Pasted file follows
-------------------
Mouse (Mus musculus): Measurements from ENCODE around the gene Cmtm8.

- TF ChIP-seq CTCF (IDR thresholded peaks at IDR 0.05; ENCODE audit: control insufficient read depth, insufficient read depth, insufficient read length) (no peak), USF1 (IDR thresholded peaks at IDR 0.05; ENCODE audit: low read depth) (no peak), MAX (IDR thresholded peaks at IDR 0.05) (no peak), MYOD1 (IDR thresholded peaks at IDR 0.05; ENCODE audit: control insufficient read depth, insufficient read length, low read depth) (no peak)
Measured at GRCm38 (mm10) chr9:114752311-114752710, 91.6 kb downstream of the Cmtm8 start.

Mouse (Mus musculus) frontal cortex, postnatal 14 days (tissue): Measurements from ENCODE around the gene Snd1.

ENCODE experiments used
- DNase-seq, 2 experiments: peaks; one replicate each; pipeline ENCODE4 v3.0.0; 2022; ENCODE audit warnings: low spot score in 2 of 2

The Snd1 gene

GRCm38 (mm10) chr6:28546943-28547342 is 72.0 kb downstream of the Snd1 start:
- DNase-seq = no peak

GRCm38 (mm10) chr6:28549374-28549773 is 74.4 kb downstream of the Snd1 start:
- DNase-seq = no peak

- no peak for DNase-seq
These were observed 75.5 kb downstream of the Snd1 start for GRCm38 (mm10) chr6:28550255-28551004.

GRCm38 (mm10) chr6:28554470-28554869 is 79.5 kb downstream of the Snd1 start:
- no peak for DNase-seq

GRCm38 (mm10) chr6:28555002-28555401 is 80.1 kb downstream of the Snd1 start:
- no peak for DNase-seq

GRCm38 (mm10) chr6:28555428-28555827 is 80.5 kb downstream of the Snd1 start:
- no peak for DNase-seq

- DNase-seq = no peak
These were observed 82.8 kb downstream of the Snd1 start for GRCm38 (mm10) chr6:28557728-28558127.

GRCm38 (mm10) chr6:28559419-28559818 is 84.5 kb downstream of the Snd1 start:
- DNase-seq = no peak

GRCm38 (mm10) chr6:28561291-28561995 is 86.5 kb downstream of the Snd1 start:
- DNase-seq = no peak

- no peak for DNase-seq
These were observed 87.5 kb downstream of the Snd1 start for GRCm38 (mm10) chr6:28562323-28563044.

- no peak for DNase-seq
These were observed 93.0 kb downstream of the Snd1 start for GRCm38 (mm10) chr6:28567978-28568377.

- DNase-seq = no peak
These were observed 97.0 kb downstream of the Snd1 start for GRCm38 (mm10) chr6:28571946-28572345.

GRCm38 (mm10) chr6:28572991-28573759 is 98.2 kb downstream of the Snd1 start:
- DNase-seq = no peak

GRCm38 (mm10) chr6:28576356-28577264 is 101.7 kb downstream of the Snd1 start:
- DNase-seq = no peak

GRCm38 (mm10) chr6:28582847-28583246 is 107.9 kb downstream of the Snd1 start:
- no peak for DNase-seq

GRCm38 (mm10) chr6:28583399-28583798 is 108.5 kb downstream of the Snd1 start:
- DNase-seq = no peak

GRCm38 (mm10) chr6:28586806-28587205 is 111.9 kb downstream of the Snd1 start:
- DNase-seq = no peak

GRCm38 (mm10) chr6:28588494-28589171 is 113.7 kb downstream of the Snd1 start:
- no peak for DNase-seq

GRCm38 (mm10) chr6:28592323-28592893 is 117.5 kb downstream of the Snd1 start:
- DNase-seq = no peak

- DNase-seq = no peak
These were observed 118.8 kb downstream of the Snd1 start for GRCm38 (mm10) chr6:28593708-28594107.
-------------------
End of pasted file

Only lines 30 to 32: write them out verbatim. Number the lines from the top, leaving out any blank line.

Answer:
- DNase-seq = no peak
These were observed 97.0 kb downstream of the Snd1 start for GRCm38 (mm10) chr6:28571946-28572345.

GRCm38 (mm10) chr6:28572991-28573759 is 98.2 kb downstream of the Snd1 start: